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For the unique dagger in Dragon Age: Inquisition, see Wicked Grace (dagger).
Have you ever played Wicked Grace? It is easy to learn, but difficult to master. You must watch your opponent's moves as carefully as your own.Isabela

Isabela plays Wicked Grace in the Pearl

Wicked Grace is a card game with two or more players common to Thedosians. It emphasizes deception, cleverness, and the matching of various hands of cards to achieve a numerically winning hand. Card suits are based on negative and positive states, or alternatively upon virtues and vices, hence the name "Wicked Grace".[1]


Dealer shuffles, and starts. Each player is dealt five cards, and cannot have more than five cards in hand at a time. The exception to this being that a player can “play” cards, placing them on the table in front of them. Played cards do not count against the five in their hand. Cards are sometimes played upside-down or in reverse.

Before the turns start, there's a round of betting, the same as in poker: players can call, raise, or fold.

Each turn, the player draws one card from the deck, discards and/or plays cards until they have five cards in hand again, then ends their turn.

When the Angel of Death card is drawn, the card must immediately be revealed and the game ends. All players show their hands, and the one with the best hand wins.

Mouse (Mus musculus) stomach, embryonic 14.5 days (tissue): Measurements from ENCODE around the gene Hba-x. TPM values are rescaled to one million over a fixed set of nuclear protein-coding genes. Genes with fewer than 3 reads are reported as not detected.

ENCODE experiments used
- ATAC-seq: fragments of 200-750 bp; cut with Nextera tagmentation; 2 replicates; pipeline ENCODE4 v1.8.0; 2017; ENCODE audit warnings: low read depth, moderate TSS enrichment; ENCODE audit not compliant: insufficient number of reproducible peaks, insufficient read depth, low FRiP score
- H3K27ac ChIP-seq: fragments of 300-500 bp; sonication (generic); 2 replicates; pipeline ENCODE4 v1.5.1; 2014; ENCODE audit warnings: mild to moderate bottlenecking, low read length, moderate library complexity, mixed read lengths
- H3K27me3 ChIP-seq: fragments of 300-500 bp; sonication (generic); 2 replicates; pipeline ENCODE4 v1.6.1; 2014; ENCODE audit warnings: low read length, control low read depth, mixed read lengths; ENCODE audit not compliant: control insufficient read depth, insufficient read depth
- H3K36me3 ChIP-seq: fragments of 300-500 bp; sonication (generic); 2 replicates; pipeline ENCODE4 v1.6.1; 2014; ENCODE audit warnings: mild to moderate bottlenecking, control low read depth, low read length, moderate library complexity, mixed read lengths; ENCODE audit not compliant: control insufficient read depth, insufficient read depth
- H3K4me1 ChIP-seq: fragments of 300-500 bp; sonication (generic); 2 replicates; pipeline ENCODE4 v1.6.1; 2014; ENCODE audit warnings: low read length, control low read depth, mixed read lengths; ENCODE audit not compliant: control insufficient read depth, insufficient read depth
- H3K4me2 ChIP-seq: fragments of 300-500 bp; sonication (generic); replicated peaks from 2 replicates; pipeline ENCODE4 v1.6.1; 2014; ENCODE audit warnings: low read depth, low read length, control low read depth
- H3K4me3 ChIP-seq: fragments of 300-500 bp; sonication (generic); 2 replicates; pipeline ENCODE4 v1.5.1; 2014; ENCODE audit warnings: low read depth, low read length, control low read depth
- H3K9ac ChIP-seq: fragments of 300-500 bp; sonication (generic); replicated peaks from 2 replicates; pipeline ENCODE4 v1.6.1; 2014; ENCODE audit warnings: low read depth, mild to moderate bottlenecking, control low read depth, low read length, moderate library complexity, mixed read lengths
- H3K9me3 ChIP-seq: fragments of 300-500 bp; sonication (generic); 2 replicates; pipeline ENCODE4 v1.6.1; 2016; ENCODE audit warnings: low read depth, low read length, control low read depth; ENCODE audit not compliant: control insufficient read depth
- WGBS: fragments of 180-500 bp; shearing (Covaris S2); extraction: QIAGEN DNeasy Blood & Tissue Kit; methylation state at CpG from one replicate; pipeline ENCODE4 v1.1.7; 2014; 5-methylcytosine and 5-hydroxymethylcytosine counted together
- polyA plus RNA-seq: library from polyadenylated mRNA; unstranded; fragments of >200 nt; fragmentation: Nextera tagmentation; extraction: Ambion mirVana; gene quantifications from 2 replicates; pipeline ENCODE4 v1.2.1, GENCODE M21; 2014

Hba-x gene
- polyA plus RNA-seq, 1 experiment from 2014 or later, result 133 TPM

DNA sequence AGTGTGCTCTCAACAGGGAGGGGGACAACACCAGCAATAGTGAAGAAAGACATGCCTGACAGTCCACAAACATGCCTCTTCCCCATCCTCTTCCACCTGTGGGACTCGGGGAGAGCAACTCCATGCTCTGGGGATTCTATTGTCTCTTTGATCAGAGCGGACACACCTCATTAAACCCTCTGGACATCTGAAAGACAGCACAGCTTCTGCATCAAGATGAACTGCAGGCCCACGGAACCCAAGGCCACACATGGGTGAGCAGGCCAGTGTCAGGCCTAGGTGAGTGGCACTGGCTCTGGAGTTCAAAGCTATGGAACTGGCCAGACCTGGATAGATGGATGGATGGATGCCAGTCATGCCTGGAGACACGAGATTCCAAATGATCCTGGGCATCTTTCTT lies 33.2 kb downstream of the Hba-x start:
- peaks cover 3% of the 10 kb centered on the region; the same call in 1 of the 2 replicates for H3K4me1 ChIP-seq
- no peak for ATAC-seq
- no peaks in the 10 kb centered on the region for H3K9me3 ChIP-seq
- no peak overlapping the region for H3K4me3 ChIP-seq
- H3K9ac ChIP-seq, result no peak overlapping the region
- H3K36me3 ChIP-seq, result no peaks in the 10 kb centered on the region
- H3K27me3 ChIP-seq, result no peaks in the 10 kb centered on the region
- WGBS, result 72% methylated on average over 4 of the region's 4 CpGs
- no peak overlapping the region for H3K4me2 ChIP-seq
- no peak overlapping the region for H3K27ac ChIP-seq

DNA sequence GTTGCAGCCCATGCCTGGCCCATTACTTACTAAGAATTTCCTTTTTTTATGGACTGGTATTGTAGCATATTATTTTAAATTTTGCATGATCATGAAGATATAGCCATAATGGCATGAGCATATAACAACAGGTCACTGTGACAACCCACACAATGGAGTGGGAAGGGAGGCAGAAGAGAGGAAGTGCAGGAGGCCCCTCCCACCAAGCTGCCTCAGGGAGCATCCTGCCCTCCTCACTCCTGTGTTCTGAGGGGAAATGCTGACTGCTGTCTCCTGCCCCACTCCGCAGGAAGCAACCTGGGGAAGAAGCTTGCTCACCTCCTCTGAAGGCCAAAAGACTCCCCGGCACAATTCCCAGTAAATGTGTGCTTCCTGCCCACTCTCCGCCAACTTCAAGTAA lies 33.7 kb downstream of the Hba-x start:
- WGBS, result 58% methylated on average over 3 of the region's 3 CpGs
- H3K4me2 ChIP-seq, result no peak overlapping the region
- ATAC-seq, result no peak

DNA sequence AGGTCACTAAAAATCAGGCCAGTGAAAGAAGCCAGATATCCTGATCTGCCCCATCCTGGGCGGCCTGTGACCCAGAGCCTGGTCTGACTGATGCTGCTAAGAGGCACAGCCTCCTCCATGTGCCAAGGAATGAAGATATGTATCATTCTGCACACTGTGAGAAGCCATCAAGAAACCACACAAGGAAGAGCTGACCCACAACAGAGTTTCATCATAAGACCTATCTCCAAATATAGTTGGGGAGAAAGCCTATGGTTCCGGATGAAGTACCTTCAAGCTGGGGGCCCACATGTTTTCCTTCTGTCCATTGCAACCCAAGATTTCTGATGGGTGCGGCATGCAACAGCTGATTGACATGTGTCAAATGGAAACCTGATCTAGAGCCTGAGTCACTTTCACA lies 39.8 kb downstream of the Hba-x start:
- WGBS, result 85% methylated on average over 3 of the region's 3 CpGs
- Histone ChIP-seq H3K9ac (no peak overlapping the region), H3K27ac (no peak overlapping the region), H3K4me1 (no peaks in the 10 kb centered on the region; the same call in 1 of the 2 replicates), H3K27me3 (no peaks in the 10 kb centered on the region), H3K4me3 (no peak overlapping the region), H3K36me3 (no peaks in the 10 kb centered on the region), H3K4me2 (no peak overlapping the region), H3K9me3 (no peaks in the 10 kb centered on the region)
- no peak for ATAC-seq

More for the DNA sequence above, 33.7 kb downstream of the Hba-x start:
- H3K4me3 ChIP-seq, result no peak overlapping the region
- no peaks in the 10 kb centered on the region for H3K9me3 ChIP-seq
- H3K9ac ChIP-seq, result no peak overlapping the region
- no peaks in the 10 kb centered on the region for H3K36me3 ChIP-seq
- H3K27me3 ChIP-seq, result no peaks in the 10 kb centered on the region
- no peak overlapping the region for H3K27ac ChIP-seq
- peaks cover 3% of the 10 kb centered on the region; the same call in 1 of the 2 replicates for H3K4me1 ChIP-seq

To win the game, you must have the hand of the highest value when the game ends—similar to how you win at poker.

That being said: the rules to Wicked Grace are treated more like guidelines. Half the fun of the game is to cheat without being caught. Cheating in Wicked Grace can be done in a number of ways, such as drawing two cards instead of one, drawing from the discard pile, not revealing when the player has drawn the Angel of Death until they like their hand, stacking the deck in their favor, etc. So long as you’re not caught cheating, the rules don’t matter. This is presumably why characters like Cullen and Cassandra, known for being honest rule-followers, are hopeless at Wicked Grace, whereas characters like Isabela and Josephine Montilyet, known for their cunning and sleight of hand, excel at it.

Cards and Card Suits[]

There are four card suits: Serpents, Songs, Angels, and Knights, with an unknown number of cards in each suit. Many fans include a fifth suit, Daggers, likely due to the Serpent-Entwined Dagger card. However, since there are no other mentions of a Daggers suit in any of the games, it is more likely that the Serpent-Entwined Dagger is a part of the Serpents suit.

In Dragon Age: Inquisition, Cassandra off-handedly mentions there being two additional suits: Drakes and Swords, but it is likely these are just alternate names for the pre-existing Serpents and Knights suits.

Not all cards are mentioned by name, so the cards listed here are only what exist in the game files. Note that some card names are repeated, such as there being a Knight of Mercy and a Song of Mercy.

  • Angels:
    • Angel of Charity
    • Angel of Death
    • Angel of Fortitude
    • Angel of Temerity
    • Angel of Truth